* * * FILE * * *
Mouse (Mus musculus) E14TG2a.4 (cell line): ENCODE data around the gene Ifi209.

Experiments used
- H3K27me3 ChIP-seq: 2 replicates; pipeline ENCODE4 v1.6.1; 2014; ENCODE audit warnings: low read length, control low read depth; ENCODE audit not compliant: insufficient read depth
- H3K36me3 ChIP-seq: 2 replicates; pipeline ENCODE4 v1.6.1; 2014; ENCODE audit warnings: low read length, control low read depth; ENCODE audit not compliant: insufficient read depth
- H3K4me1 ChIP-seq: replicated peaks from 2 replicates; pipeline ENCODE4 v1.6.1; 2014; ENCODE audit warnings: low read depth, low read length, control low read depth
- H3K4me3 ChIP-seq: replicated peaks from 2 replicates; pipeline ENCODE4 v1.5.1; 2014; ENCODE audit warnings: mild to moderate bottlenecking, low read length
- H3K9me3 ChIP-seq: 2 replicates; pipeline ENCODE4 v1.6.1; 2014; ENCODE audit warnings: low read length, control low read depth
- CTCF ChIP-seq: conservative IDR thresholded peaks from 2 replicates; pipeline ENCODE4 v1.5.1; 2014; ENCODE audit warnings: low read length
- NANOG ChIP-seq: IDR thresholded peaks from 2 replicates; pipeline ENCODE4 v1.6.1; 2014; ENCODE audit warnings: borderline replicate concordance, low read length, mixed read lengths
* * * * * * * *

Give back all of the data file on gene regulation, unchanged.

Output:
Mouse (Mus musculus) E14TG2a.4 (cell line): ENCODE data around the gene Ifi209.

Experiments used
- H3K27me3 ChIP-seq: 2 replicates; pipeline ENCODE4 v1.6.1; 2014; ENCODE audit warnings: low read length, control low read depth; ENCODE audit not compliant: insufficient read depth
- H3K36me3 ChIP-seq: 2 replicates; pipeline ENCODE4 v1.6.1; 2014; ENCODE audit warnings: low read length, control low read depth; ENCODE audit not compliant: insufficient read depth
- H3K4me1 ChIP-seq: replicated peaks from 2 replicates; pipeline ENCODE4 v1.6.1; 2014; ENCODE audit warnings: low read depth, low read length, control low read depth
- H3K4me3 ChIP-seq: replicated peaks from 2 replicates; pipeline ENCODE4 v1.5.1; 2014; ENCODE audit warnings: mild to moderate bottlenecking, low read length
- H3K9me3 ChIP-seq: 2 replicates; pipeline ENCODE4 v1.6.1; 2014; ENCODE audit warnings: low read length, control low read depth
- CTCF ChIP-seq: conservative IDR thresholded peaks from 2 replicates; pipeline ENCODE4 v1.5.1; 2014; ENCODE audit warnings: low read length
- NANOG ChIP-seq: IDR thresholded peaks from 2 replicates; pipeline ENCODE4 v1.6.1; 2014; ENCODE audit warnings: borderline replicate concordance, low read length, mixed read lengths